Facebook settles privacy complaints with US regulator

Out-Law News | 30 Nov 2011 | 2:24 pm | 3 min. read

Facebook will have to obtain "affirmative express consent" from its users before imposing material changes to their privacy settings, according to the US Federal Trade Commission (FTC).

The US consumer protection regulator announced the requirement as part of a proposed settlement Facebook has agreed to address concerns about its privacy policies and procedures.

"[Facebook] shall clearly and prominently disclose to the user, separate and apart from any 'privacy policy,' 'data use policy,' 'statement of rights and responsibilities' page, or other similar document: the categories of nonpublic user information that will be disclosed to such third parties, the identity or specific categories of such third parties, and that such sharing exceeds the restrictions imposed by the privacy setting(s) in effect for the user; and obtain the user’s affirmative express consent," the settlement (10-page / 30KB PDF) said.

Under the settlement Facebook will also have to undergo compulsory bi-annual privacy audits for the next 20 years and cut off third party access to user accounts within 30 days of them being deleted, unless access is required by law or is necessary to protect the Facebook website or its users from fraud or illegal activity..

The social network is also barred from misrepresenting "the extent to which it maintains the privacy or security" of "information from or about an individual consumer", such as users' names, addresses, photos and location. Facebook will also have to "establish and maintain a comprehensive privacy program" that will help it flag up and address privacy risks associated with any new innovations and protect the privacy of users' information.

The agreed measures are open to public comment until 30 December after which the FTC will decide whether to formally accept them. The measures have been agreed in order to settle complaints (19-page / 425KB PDF) alleging that Facebook deceived users about the control they had over the privacy of their information, the FTC said.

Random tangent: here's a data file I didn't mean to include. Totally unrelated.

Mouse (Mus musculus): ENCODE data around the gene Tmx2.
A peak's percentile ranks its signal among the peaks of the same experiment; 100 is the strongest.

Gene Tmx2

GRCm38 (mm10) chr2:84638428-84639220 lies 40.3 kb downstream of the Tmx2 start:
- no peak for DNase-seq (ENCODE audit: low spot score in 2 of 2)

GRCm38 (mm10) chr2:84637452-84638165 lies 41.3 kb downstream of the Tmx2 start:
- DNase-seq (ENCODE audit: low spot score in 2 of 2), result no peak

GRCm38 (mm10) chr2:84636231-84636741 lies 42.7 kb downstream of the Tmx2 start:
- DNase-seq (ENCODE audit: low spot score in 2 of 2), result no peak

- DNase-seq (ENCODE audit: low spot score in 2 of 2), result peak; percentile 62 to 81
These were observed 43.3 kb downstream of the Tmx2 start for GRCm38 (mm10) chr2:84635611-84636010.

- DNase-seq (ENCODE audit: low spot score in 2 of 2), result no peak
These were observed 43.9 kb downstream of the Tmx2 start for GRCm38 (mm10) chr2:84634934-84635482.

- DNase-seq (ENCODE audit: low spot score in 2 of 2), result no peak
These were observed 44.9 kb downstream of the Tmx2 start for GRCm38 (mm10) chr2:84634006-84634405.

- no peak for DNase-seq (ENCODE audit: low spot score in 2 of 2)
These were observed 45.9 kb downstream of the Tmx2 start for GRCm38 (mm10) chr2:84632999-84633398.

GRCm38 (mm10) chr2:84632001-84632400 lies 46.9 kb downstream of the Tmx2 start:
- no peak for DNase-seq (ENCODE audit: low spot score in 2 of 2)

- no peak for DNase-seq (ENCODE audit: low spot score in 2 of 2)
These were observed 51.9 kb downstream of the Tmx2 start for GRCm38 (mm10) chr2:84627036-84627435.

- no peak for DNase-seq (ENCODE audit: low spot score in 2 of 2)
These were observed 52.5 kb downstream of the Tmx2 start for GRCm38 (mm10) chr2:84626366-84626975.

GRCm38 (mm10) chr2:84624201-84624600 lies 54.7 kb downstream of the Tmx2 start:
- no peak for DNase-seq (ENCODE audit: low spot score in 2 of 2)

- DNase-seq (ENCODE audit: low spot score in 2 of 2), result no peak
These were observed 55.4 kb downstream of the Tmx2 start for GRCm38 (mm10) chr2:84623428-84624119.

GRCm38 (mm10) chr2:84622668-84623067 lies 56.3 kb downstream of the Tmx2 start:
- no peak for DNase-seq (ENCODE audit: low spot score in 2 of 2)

Facebook made users' private information public without warning and without approval, the FTC said. The social network also shared users' personal data with advertisers despite saying it would not and allowed third-party apps access to more user data than was needed in order to operate, the regulator said.

Facebook's claims that it could certify the security of verified apps was false and it did not prevent third-party apps used by users' friends from accessing data users would share with those people, despite telling them the data would be shared with 'friends only', the FTC said.

Facebook also wrongly claimed that it shut off access to photos and videos on deactivated or deleted accounts and that it complied with US-EU Safe Harbor rules on the transfer of data, the FTC said.

The Safe Harbor scheme is an agreement drawn up between the European Commission and US Department of Commerce that allows for the transfer of personal data from Europe to the US where data protections meet EU standards.

"Facebook is obligated to keep the promises about privacy that it makes to its hundreds of millions of users," said Jon Leibowitz, chairman of the FTC, in a statement. "Facebook's innovation does not have to come at the expense of consumer privacy. The FTC action will ensure it will not," he said.

Facebook chief executive Mark Zuckerberg admitted the social network had made "a bunch of mistakes" on privacy, but insisted that the company was committed to giving users "transparent" details about what information it stores about them.

"Overall, I think we have a good history of providing transparency and control over who can see your information," Zuckerberg said in a Facebook blog.

"That said, I'm the first to admit that we've made a bunch of mistakes. In particular, I think that a small number of high profile mistakes ... have often overshadowed much of the good work we've done. I also understand that many people are just naturally skeptical of what it means for hundreds of millions of people to share so much personal information online, especially using any one service," he said.

"Even if our record on privacy were perfect, I think many people would still rightfully question how their information was protected. It's important for people to think about this, and not one day goes by when I don't think about what it means for us to be the stewards of this community and their trust," Zuckerberg said.